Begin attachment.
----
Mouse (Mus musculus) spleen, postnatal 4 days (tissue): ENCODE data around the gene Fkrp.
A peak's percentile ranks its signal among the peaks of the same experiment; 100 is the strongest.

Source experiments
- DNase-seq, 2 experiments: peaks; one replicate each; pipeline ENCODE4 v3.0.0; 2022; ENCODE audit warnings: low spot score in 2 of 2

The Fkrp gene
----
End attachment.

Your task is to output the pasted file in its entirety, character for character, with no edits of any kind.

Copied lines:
Mouse (Mus musculus) spleen, postnatal 4 days (tissue): ENCODE data around the gene Fkrp.
A peak's percentile ranks its signal among the peaks of the same experiment; 100 is the strongest.

Source experiments
- DNase-seq, 2 experiments: peaks; one replicate each; pipeline ENCODE4 v3.0.0; 2022; ENCODE audit warnings: low spot score in 2 of 2

The Fkrp gene